UK elections: who’s best for energy storage?

UK energy storage policy: A Conservative government may spell the end of subsidies for for renewable energy such as onshore wind turbines.

UK energy storage policy: A Conservative government may end subsidies for onshore wind turbines. Photo: Animam.

By Jason Deign

Energy storage supporters may have some reason to hope for a Labour Party-led outcome to tomorrow’s UK General Elections, an analysis of electoral pledges reveals.

Labour, currently trailing the ruling Conservatives by a photo-finish margin in opinion polls, has issued one of the strongest renewable energy promises in the electoral campaign, with a plan to de-carbonise the UK completely by 2030.

“We will work to make Britain a world leader in low carbon technologies over the next decade, creating a million additional green jobs,” says Labour’s manifesto.

“This aim will be supported by ambitious domestic carbon reduction targets, including a legal target to remove the carbon from our electricity supply by 2030, and a major drive for energy efficiency.”

And while Labour, the UK’s main left-wing party, does not mention energy storage as such in its proposals, at least two of its potential government alliance partners do.
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Storage and the Scottish situation

REDT is testing a vanadium redox battery on Gigha. Is more investment needed for energy storage of renewable energy in Scotland?

REDT is testing a vanadium redox battery system on Gigha. Should government funding for energy storage of renewable energy in Scotland be a priority before possible independence from the UK? Photo credit: Patrick Mackie

Has anyone thought through what will happen to Scotland’s renewable energy generation if the country ends up exiting the UK? Right now Scotland is ploughing ahead with what amounts to one of the most ambitious renewable energy generation programmes in the world.

In June 2011 the Scottish government published a 2020 Route map for Renewable Energy in Scotland with a target to generate the equivalent of 100% of its own electricity demand from renewable sources by the start of the next decade.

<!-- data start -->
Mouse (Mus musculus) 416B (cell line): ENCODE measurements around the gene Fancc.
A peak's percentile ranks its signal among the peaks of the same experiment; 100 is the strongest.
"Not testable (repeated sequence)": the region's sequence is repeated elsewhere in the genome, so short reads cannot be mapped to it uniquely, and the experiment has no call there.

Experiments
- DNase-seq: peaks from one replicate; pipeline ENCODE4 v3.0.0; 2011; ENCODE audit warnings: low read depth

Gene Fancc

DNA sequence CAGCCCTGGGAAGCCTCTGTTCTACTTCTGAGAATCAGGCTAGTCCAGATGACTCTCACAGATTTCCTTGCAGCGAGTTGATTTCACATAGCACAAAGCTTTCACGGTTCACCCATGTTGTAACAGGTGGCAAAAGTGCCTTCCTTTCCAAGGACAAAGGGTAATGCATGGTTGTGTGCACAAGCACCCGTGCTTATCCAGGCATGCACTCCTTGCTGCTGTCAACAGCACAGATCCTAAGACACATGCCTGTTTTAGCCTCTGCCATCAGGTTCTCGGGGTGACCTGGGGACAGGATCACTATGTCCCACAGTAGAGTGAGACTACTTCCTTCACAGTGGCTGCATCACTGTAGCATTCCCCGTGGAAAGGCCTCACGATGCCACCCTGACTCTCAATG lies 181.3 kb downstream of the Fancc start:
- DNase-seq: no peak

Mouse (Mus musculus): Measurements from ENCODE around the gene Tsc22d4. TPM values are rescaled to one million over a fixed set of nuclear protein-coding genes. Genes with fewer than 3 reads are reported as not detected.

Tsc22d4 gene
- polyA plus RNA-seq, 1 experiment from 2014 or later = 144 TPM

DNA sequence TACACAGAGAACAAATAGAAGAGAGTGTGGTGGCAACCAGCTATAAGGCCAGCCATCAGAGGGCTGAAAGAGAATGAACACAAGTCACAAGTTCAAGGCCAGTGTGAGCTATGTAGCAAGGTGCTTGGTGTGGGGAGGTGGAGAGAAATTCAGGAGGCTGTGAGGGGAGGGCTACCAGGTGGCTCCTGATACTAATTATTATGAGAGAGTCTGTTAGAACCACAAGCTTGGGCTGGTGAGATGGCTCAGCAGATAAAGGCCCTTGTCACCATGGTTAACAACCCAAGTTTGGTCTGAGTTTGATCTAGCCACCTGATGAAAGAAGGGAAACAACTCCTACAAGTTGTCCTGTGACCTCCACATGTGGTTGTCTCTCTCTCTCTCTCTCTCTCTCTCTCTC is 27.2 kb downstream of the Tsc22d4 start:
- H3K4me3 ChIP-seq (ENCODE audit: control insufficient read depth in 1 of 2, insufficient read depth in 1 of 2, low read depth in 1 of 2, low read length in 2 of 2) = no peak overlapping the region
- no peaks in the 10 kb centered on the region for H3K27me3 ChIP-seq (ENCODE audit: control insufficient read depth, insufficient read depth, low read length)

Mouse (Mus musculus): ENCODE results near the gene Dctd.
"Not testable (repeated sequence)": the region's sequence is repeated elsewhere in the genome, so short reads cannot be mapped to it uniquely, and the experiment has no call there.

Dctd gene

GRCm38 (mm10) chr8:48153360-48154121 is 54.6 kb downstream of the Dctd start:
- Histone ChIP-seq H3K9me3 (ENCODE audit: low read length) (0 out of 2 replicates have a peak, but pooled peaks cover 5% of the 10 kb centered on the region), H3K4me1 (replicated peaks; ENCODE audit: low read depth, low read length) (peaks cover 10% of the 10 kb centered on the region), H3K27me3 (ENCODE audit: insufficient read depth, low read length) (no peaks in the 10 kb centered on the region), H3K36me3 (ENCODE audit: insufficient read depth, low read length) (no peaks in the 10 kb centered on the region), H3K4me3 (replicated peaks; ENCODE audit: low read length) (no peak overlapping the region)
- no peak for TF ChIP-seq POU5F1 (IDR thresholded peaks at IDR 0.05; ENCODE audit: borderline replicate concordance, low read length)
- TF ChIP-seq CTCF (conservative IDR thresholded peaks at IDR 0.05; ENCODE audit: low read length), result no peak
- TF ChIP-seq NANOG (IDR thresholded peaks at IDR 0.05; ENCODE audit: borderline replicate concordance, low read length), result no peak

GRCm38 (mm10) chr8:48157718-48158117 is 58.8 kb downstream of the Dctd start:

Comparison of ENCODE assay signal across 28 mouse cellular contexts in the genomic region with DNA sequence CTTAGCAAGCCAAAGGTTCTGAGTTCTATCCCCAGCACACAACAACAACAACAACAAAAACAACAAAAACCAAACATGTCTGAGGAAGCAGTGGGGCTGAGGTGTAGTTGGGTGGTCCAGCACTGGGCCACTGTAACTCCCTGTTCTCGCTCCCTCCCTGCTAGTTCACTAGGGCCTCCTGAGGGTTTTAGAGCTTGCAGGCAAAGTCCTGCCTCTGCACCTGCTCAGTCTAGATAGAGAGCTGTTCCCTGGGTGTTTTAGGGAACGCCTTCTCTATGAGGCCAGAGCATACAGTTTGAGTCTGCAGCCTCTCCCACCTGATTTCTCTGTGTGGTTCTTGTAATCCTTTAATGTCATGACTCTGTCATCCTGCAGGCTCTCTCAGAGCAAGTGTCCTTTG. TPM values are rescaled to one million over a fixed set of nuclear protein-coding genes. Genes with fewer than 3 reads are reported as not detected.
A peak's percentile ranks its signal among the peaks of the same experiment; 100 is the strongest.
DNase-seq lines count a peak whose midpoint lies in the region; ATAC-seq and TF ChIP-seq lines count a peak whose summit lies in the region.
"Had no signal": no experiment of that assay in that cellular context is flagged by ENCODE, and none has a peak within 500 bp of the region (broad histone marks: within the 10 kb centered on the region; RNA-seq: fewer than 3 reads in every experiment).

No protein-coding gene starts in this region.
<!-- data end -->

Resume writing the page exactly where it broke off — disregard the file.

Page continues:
“This does not mean Scotland will be 100% dependent on renewables generation,” observed a report titled Energy in Scotland (PDF Link), from March last year, “but rather that renewables will form the key part of a wider, balanced electricity mix.”

Quite so. September figures (PDF Link) from the UK Department of Energy and Climate Change (DECC) show that Scotland is already home to 44% of all wind generation in the sovereign state, just one percentage point below England.
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UK town to install 25 storage systems

Electrovaya distributed energy storage systems should be installed in Bracknell, Berkshire in 2014.

Electrovaya distributed energy storage systems will be installed in Bracknell, Berkshire. Photo credit: Frerix

Electrovaya has recently announced that its SuperPolymer 2.0 technology will be storing electricity in 25 independent, distributed energy storage systems in the UK. Scottish and Southern Energy Power Distribution will be making the purchase as part of the GBP£30m Thames Valley Vision project. The systems will deliver from 12.kWh to over 80kWh energy capacity.
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Green light for pumped hydro project

Lower Glyn Rhonwy Quarry, Wales.

Lower Glyn Rhonwy Quarry, Wales. Photo credit: Eric Jones

It might not be the biggest project of its kind, but at half a gigawatt the Glyn Rhonwy pumped-storage hydroelectricity scheme is still a milestone in grid-scale energy storage in the UK. And as of September 2 it has been the given official go-ahead to begin construction.
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Britain boasts the biggest battery

Britain is a small island full of big surprises, not least when it comes to renewable energy. Pursuing a policy that some would call pluralistic, others opportunistic and some incoherent, the current administration has embraced fracking a week after opening Europe’s biggest offshore wind farm. Now comes another surprise at an electricity substation at Leighton Buzzard, in the county of Bedfordshire.
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Why the UK needs storage winners

As the UK's prime minister, David Cameron, inaugurates the world's largest wind farm, the government's focus should turn to energy storage. Photo credit: London Array Ltd

As the UK’s prime minister, David Cameron, inaugurates the world’s largest wind farm, the government’s focus should turn to energy storage. Photo credit: London Array Ltd

British government support for energy storage could be dependent on the emergence of winning technologies, according to Charles Yates, associate director in Grant Thornton’s UK energy, environment and sustainability team. “The government is being supportive in a low-key way through things like the Technology Strategy Board,” he told Energy Storage Report.
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Graphene producer joins the dots

A criticism often leveled at the energy storage sector is that its solutions aren’t modular, aren’t scalable and are not vertically integrated with the rest of the value chain. Our industry is not deaf to these clarion calls. And neither, it appears, are its potential suppliers. Take Durham Graphite Science (DGS).
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